What's going on?
This week the family of a schoolgirl in Wales made the brave decision to allow their daughter's organs to be used in transplant operations after she died of an asthma attack.
Although it’s difficult to comprehend the pain her parents felt as they were asked, their decision resulted in five other children receiving healthy organs and possibly saving their lives.
This comes after an NHS survey revealed that, in order to make organ donation a normal part of UK culture, a majority of people would back moving to a system where patients are automatically placed on the donor's register, and have to "opt-out" if they do not wish to donate.
The Welsh Government is proposing to introduce a "soft opt-out approach" from as early as 2015.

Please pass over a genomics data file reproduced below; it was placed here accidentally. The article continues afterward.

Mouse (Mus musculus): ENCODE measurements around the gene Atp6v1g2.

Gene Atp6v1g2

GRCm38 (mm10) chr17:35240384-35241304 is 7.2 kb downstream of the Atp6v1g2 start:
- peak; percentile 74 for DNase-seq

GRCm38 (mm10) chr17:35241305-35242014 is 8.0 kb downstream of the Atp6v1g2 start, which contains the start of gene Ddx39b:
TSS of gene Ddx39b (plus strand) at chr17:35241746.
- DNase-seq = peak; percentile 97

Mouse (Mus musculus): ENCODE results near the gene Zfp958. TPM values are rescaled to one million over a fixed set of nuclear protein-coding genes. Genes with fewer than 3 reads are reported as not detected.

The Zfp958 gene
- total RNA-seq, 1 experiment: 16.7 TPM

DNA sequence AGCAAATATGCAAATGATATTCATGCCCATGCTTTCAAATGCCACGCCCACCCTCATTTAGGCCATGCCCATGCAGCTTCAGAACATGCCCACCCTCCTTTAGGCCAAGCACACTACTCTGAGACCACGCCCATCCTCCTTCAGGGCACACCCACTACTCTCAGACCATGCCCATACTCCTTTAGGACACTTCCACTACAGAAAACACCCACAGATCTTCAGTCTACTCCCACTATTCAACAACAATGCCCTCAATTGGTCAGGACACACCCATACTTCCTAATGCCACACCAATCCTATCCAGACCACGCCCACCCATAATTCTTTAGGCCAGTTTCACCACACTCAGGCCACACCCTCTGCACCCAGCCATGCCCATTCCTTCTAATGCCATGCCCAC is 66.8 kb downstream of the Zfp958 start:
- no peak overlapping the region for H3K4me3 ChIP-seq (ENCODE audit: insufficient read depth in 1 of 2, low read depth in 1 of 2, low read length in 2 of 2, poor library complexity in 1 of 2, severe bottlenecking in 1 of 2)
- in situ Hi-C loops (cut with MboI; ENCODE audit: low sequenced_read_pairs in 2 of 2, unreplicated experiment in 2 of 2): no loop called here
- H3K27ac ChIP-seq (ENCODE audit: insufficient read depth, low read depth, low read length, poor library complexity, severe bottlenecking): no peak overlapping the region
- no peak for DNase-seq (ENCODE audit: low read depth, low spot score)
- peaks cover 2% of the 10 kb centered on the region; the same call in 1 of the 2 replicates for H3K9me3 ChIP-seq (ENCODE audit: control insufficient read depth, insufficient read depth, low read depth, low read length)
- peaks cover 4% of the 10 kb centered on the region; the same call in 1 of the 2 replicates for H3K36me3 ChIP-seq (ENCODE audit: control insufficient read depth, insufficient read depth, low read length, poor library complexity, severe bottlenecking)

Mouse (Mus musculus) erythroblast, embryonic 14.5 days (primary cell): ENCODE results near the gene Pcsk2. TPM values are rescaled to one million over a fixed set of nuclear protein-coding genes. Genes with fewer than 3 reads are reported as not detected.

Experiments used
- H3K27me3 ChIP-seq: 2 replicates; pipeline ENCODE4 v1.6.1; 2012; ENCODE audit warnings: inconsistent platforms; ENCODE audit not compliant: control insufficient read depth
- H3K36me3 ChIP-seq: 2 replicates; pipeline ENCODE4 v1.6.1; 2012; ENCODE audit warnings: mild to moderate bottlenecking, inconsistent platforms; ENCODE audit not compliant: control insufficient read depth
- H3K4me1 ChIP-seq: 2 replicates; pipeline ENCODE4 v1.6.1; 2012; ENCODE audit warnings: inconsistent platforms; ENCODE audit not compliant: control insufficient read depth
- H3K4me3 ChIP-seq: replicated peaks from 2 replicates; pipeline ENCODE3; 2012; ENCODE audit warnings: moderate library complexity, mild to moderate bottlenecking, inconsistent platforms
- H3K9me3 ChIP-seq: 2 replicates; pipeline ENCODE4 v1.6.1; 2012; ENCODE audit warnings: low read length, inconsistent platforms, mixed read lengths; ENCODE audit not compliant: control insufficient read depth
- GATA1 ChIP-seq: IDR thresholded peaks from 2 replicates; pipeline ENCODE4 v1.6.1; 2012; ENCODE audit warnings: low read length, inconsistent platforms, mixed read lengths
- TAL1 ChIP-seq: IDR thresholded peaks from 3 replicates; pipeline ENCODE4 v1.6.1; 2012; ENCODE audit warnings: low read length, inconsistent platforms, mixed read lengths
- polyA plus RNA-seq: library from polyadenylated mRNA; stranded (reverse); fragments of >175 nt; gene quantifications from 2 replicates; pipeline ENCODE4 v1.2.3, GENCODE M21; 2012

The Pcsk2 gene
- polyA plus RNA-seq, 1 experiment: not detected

Have they got the right idea?
Case for: Save a life
Every year a staggering one thousand people die waiting for a donor organ. 90% of people in the UK said they would allow their organs to be used – and yet under a third of us have joined the Organ Donor Register. It’s an individual choice, and the opt-out option would be there if you chose it. If tragedy struck, what better way could your body be used?
Case against: State intrusion
It may seem the height of selfishness to wish to keep one's own organs after death. For certain, there's little use for a fine pair of lungs or kidneys six feet underground. But this isn't simply a question of medical need, it's another example of unwarranted state intrusion into the lives of citizens. By forcing me to "opt-out" of organ donation, the state effectively rules that my body is on loan for as long as I live - but after death reverts to their care. I for one believe that my corpse is my own, and I'll decide how to dispose of it myself.Reuse content